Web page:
Visual rating of dementia PET scans stumps some readers

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 - Brain, neuro, carotid stenting

Amyloid imaging can tell Alzheimer’s disease (AD) and frontotemporal dementia (FTD) apart because FTD typically does not show the same pattern of amyloid, right? Not so fast, say brain researchers.

Amyvid, a F-18 florbetapir injection, was first FDA approved in April, 2012, and made a big splash in amyloid imaging as a diagnostic aid for AD. It is well understood by now that the agent does not diagnose AD, but the absence of amyloid deposition is a green light for ruling out the disease. Alzheimer’s disease is not the only form of dementia being investigated with brain PET. It just so happens that FTD can also present patterns of amyloid deposition—although significantly less so. Researchers hoped that F-18 florbetapir would be helpful for discerning one dementia from the next, but it turns out that it is a little more complicated than that.

Christopher Kobylecki, PhD, a neurologist from the Institute of Brain, Behavior and Mental Health at the University of Manchester, U.K., and colleagues conducted the study, published Feb. 5 in the Journal of Nuclear Medicine.

“FTD is the second most common cause of presenile dementia, typically presenting with early loss of insight and behavioral change,” wrote Kobylecki. “However, early diagnosis may be challenging given the overlap between clinical features seen in FTD and other neurodegenerative conditions such as AD. Clinicopathological studies suggest that 10-20 percent of patients with a clinical diagnosis of FTD have AD pathology, while the standard clinical criteria for AD prior to 2011 had poor diagnostic specificity.”

For this first-of-its-kind blinded and prospective study, researchers assessed F-18 florbetapir PET scans of patients with either AD or FTD to determine if readers could accurately tell the two apart when they have no clue about prior clinical information or suspected diagnosis.

The investigators looked at F-18 florbetapir and FDG PET scans of eight patients with FTD, 10 patients with AD and 10 healthy controls with a mean age of about 63. Study participants also underwent MR imaging and genotyping for their apolipoprotein E (APOE) status, which indicates a higher risk of developing AD.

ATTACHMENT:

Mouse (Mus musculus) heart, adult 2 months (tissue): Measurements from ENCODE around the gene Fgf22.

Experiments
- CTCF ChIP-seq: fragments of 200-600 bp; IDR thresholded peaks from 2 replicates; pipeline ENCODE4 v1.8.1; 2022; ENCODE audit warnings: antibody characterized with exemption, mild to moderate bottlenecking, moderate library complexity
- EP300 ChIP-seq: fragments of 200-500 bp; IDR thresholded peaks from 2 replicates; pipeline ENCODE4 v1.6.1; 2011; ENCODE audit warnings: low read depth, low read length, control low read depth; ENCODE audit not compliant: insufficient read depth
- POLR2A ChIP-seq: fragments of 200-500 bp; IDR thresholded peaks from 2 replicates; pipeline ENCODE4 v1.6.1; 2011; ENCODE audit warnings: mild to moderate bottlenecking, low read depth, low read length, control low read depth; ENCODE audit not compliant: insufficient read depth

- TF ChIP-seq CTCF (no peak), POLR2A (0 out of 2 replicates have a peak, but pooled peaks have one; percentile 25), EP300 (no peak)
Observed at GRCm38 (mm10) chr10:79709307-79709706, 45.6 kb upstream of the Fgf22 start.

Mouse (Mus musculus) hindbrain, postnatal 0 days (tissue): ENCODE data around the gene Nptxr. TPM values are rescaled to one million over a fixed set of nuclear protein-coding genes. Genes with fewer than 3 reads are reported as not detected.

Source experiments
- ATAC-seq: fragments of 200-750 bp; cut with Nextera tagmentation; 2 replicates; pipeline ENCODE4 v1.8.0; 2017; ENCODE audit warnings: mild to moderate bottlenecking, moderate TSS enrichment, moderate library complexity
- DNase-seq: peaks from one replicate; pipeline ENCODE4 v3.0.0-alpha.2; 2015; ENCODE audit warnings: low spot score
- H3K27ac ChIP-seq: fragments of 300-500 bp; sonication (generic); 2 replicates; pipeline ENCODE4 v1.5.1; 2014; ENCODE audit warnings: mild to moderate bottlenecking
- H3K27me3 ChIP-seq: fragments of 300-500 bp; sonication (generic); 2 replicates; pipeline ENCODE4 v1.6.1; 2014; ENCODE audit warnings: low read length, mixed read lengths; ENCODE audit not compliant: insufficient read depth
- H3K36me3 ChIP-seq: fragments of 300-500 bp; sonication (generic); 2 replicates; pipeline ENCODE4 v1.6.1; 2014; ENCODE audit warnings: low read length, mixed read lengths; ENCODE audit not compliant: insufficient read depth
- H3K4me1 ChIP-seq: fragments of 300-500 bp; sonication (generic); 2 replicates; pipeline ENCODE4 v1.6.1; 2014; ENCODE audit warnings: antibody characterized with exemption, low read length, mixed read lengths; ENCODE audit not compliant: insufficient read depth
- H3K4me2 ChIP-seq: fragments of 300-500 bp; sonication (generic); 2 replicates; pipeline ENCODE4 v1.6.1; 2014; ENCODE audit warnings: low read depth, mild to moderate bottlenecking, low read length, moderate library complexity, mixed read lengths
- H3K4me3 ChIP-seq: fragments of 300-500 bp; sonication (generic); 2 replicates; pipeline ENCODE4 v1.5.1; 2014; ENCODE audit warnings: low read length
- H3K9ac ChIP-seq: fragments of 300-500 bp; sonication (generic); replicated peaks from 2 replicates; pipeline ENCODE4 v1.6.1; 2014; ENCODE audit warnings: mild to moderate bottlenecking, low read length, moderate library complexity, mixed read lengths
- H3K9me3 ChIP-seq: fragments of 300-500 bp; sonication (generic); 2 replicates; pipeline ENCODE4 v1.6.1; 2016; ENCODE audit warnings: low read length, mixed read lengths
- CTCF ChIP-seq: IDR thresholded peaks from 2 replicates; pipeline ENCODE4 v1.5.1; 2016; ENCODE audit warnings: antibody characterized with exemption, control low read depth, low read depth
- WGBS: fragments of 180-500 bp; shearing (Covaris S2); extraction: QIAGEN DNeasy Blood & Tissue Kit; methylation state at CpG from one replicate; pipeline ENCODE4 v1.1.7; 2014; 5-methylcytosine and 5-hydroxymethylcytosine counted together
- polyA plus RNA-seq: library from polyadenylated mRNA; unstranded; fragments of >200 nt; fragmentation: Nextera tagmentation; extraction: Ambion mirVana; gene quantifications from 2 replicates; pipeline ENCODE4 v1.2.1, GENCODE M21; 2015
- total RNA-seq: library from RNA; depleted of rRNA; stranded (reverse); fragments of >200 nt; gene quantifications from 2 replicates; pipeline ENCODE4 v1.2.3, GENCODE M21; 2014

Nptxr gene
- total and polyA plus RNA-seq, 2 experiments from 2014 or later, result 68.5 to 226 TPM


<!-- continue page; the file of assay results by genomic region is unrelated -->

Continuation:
Study results showed that AD patients had markedly more cortical amyloid uptake than most FTD and control patients, including the posterior and anterior cingulate cortex, the frontal, parietal and occipital neocortex, and subcortical grey matter regions. However, visual rating of FTD patients was a challenge for blinded readers and revealed statistically significant discordance.

“The visual read data in our study with respect to AD patients and controls were comparable to those reported in previous studies and in line with the overlap seen on regional analysis between patients with AD and healthy controls,” wrote the authors. “However, rating FTD patients was challenging, with only two of eight FTD scans unanimously rated as negative and the high disagreement rate indicated considerable uncertainty, while quantitative regional analysis identified increased global cortical binding comparable to AD in only one FTD patient.”

A retrospective investigation using MR revealed how severe cortical atrophy represented a confounding factor that threw off readers due to its effect of mirroring high cortical uptake in certain regions, thus reducing the clear contrast between grey and white matter that readers use as a guidepost for interpretation. Some AD subjects did not show a model pattern of amyloid and, in other cases, small amounts of head movement affected interpretation.

The researchers said further research needs to be conducted in larger patient populations on standardized clinical scanners in order to get a better handle on the discordance of the visual read. A specialized research group well versed in the interpretation of such scans conducted this study. Discordance could be even greater in general clinical practice. It will be hard to tell without more numbers.

“Our observations underline that referring physicians should evaluate amyloid PET scan results in the context of clinical findings,” the researchers wrote. “Moreover, it may be useful for readers to indicate when the presentation is atypical and classification is uncertain. In our series, we would not have changed the clinical diagnosis in any of the FTD patients, but the scans made us aware of additional amyloid pathology in at least one of them.”